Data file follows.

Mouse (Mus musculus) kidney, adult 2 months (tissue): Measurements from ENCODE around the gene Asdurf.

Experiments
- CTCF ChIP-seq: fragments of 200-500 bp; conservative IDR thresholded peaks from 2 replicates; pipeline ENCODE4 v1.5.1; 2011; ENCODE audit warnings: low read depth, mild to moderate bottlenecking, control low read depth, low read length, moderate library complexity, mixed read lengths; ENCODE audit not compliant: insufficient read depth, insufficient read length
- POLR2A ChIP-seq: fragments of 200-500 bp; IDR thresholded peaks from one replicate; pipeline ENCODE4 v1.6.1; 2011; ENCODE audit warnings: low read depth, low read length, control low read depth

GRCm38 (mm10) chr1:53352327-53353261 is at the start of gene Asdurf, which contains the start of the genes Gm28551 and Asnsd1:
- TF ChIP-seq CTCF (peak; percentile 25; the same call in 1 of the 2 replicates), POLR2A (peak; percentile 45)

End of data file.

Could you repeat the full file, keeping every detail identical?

Mouse (Mus musculus) kidney, adult 2 months (tissue): Measurements from ENCODE around the gene Asdurf.

Experiments
- CTCF ChIP-seq: fragments of 200-500 bp; conservative IDR thresholded peaks from 2 replicates; pipeline ENCODE4 v1.5.1; 2011; ENCODE audit warnings: low read depth, mild to moderate bottlenecking, control low read depth, low read length, moderate library complexity, mixed read lengths; ENCODE audit not compliant: insufficient read depth, insufficient read length
- POLR2A ChIP-seq: fragments of 200-500 bp; IDR thresholded peaks from one replicate; pipeline ENCODE4 v1.6.1; 2011; ENCODE audit warnings: low read depth, low read length, control low read depth

GRCm38 (mm10) chr1:53352327-53353261 is at the start of gene Asdurf, which contains the start of the genes Gm28551 and Asnsd1:
- TF ChIP-seq CTCF (peak; percentile 25; the same call in 1 of the 2 replicates), POLR2A (peak; percentile 45)